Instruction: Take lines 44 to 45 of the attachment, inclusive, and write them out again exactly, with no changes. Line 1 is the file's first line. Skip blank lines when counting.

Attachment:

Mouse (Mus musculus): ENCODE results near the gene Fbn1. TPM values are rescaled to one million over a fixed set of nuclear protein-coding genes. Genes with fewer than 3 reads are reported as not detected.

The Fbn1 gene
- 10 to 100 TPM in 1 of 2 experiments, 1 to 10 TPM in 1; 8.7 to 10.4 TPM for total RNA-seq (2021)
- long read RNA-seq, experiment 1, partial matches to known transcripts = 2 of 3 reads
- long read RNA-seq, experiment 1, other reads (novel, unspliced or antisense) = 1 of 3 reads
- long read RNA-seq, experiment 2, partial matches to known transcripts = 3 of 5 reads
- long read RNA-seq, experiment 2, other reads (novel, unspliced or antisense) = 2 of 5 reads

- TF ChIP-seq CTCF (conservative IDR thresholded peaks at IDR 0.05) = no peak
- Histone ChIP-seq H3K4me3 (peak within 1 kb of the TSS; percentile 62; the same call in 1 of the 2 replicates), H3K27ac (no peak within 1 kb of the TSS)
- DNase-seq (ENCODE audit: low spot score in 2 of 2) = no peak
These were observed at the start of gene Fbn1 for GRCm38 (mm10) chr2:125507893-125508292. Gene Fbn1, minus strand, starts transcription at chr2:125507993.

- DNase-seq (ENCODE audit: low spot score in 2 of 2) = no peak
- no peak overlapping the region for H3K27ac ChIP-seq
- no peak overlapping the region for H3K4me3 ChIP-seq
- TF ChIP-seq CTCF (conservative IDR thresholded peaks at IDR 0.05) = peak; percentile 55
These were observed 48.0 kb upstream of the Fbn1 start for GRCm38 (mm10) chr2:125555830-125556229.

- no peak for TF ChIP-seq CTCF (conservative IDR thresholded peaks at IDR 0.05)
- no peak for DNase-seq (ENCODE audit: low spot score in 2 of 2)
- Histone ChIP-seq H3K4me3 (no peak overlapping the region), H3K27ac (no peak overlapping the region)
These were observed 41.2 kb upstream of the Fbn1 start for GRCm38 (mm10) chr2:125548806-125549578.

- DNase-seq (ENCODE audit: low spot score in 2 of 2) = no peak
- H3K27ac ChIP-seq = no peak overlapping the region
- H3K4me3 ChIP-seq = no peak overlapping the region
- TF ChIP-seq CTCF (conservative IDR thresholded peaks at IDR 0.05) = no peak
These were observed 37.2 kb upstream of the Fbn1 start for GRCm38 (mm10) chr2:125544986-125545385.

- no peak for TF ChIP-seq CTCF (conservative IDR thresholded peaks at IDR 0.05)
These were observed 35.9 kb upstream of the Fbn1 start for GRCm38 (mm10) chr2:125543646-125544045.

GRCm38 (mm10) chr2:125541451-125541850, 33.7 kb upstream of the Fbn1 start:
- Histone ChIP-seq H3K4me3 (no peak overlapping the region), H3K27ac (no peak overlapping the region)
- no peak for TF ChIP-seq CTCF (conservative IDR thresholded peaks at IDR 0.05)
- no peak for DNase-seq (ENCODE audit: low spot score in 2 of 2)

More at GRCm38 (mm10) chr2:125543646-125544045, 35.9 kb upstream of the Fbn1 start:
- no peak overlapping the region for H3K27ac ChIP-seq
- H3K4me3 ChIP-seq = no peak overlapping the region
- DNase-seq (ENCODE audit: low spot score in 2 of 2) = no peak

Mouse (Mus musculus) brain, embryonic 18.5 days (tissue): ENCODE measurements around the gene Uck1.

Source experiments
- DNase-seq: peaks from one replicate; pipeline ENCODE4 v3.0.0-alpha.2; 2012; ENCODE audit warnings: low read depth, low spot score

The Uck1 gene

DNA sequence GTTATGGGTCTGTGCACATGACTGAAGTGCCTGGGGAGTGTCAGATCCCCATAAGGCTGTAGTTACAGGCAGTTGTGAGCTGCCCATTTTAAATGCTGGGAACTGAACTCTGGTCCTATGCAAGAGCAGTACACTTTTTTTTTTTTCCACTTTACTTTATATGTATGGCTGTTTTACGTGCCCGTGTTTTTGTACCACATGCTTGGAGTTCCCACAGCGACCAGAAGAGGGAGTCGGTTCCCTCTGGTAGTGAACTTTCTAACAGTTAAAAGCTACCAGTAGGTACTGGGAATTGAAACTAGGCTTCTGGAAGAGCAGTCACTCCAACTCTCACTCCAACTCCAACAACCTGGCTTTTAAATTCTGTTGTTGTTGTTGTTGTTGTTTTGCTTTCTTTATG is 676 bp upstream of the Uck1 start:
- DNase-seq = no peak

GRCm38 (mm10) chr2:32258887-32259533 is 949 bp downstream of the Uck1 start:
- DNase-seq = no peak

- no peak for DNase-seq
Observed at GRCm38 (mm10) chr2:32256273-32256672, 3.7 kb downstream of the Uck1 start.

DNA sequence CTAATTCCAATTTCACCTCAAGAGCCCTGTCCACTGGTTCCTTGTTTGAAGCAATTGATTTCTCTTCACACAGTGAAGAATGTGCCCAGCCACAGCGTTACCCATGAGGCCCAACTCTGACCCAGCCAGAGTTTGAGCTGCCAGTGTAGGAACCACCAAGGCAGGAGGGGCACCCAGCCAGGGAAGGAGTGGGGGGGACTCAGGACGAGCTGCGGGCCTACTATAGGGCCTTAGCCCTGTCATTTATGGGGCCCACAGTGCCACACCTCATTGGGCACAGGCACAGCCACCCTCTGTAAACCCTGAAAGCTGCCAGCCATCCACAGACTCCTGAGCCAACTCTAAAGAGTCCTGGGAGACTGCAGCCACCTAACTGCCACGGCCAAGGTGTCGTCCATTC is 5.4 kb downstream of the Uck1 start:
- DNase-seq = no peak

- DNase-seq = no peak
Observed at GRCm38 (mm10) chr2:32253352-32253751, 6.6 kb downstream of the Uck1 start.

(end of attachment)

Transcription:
- no peak for DNase-seq
Observed at GRCm38 (mm10) chr2:32256273-32256672, 3.7 kb downstream of the Uck1 start.